The upside of that is the renewed pleasure to be had when, every now and then, something happens to make you look afresh at what lies in front of you; this happens when the light plays particular tricks with the Aktepe plateau that faces my house.
But if I sometimes catch myself taking Göreme’s beauty for granted, the reality is that for many of the locals it isn’t even a consideration. You can see this most obviously in the design of the houses. When I first rented the upstairs of a house at the top of the village, it was strange to find the hall windows looking in on the village rather than out over the view. When a friend with architectural training came to call, his imagination was soon busily reshaping it. “Put a window here and here,” he said, “And think how spectacular it would be.” Yet clearly for the original owners the view had been an irrelevancy.
It’s the same story with a lovely house that stands just up the hill from where I live now. One room stands out from the rest of the property, and until I went to visit I’d always fondly imagined it a place where the family could relax with a view of Aktepe. Instead I found it full of dried grapes and with the windows positioned to look -- you’ve guessed it -- back over the village rather than at the view. The house is now slated to become a hotel and I wouldn’t mind betting that one of the very first changes that will be made to it will be the insertion of a window in the wall where a non-Göremeli would have expected it to be.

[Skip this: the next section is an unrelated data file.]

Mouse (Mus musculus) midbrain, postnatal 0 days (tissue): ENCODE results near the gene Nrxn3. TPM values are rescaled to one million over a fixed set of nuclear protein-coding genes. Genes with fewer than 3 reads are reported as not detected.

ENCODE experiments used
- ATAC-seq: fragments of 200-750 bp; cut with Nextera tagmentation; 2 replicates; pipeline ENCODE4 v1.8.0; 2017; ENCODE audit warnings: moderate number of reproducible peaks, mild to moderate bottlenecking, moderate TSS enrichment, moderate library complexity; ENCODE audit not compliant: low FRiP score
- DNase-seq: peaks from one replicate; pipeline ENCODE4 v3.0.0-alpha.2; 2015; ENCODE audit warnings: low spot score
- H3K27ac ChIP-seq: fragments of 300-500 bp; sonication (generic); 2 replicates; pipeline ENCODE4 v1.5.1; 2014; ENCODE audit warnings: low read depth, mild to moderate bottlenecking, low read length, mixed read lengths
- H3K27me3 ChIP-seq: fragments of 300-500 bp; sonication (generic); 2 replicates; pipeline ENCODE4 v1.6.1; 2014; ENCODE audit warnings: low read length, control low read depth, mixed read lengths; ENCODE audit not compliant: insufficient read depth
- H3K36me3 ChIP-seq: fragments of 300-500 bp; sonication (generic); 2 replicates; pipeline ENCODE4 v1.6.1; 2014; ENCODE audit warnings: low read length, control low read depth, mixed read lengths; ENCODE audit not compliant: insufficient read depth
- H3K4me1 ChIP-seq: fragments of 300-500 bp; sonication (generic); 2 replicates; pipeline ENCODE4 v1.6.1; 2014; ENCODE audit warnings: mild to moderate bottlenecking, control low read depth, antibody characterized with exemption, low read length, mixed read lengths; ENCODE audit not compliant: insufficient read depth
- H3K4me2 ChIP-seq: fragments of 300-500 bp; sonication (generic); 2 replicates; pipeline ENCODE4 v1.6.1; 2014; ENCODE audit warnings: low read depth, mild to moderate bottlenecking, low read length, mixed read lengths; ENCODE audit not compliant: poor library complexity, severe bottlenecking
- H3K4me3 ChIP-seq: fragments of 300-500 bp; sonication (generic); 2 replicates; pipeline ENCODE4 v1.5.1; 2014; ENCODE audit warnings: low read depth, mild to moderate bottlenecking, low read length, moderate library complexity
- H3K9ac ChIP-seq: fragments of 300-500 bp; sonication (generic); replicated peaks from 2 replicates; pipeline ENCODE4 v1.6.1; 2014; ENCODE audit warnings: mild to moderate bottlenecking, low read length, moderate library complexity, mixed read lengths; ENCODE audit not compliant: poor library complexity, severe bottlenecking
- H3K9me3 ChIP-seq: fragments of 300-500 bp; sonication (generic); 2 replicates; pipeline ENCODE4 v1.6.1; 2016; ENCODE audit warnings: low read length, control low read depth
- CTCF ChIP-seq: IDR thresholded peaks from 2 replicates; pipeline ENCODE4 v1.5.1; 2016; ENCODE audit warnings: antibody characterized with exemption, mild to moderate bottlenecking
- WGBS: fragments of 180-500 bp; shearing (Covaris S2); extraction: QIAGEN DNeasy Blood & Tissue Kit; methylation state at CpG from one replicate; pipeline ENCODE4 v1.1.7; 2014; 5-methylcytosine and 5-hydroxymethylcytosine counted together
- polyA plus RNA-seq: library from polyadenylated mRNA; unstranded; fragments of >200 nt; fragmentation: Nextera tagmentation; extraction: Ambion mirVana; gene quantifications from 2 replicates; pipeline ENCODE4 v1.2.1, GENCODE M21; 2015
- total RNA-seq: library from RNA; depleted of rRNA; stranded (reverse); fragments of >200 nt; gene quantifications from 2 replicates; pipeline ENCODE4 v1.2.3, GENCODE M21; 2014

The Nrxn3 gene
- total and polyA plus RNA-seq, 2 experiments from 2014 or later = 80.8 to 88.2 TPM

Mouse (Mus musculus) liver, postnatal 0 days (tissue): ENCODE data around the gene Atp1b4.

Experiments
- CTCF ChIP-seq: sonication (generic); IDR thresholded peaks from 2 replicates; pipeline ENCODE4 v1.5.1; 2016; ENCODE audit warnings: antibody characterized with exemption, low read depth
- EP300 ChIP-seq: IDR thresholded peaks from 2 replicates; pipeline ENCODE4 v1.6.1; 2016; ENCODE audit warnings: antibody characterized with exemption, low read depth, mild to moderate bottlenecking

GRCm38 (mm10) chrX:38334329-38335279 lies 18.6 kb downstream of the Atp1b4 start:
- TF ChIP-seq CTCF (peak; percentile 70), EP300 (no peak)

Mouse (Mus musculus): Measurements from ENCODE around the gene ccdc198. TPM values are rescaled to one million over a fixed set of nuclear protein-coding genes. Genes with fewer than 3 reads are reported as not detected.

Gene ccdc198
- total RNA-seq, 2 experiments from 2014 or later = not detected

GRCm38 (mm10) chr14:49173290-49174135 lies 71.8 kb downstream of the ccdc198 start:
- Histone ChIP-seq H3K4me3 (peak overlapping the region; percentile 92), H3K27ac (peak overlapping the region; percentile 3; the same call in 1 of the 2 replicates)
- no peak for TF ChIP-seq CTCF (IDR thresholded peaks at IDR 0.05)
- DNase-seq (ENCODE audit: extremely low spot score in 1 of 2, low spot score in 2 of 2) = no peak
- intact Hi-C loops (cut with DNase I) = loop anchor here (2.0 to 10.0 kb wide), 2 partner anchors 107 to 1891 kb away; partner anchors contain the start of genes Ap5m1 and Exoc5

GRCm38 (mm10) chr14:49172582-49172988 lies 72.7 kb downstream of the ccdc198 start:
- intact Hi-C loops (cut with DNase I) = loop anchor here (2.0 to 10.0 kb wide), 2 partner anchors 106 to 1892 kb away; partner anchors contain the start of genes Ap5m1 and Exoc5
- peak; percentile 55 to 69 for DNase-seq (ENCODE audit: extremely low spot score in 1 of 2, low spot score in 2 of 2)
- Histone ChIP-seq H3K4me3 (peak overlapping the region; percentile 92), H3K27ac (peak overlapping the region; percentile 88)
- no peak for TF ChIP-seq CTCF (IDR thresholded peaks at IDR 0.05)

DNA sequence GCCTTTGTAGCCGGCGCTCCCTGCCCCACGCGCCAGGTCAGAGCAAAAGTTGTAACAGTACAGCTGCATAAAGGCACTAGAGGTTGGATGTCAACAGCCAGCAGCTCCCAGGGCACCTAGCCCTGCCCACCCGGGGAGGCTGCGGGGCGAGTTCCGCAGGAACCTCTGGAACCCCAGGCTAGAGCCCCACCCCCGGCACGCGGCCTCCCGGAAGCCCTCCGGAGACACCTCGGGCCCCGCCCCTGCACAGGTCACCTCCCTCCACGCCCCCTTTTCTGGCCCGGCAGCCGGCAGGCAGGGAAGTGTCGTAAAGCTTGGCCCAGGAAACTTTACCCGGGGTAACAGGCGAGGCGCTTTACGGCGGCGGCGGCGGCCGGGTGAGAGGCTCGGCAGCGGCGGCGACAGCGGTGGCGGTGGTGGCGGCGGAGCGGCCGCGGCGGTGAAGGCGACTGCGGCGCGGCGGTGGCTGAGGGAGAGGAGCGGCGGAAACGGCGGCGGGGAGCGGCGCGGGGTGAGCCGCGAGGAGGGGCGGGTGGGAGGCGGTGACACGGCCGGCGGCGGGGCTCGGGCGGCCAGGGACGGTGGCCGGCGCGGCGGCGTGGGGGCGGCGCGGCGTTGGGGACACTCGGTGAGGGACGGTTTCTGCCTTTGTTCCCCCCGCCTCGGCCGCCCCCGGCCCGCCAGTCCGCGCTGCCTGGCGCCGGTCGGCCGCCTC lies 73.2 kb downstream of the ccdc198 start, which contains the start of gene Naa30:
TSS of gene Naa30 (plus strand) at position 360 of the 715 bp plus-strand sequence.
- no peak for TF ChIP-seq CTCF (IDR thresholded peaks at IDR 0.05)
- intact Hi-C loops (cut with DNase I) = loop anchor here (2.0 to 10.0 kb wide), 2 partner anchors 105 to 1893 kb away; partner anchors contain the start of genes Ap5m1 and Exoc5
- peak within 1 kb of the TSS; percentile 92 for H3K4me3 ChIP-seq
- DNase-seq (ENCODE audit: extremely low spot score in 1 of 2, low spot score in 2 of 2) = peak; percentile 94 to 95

Here in the village, wedding season is now in full and noisy motion, and last week I went to a kına gecesi (henna night) for a neighbor’s daughter. It was held in an old Düğün Salonu (Wedding Room) that has been hosting such events since long before I came to the village. In that time nothing at all has been done to make it more inviting. There’s no air conditioning despite the intense summer heat. There are no pictures on the wall. The furnishings are utterly prosaic.
This at a time when Göreme is a popular wedding destination for foreigners living all over the country, who, without exception, book themselves into the finest cave hotels, sometimes even arranging to tie the knot in a hot-air balloon. Because for us yabancıs the view is everything. Even blasé old me would be doing her utmost to come up with somewhere spectacular were she ever to decide to host a big party here.
Come to think of it, it will soon be the 10th anniversary of my moving into my own house here. When I’d lived in the village for 10 years, I had big plans to hold a party in the Mehmet Paşa Konağı, the old Ottoman governor’s beautiful house. That option is no longer on the table, but you can be sure I won’t be celebrating my anniversary in an overheated concrete box with no windows looking onto the outside world.
Pat Yale lives in a restored cave-house in Göreme in Cappadocia.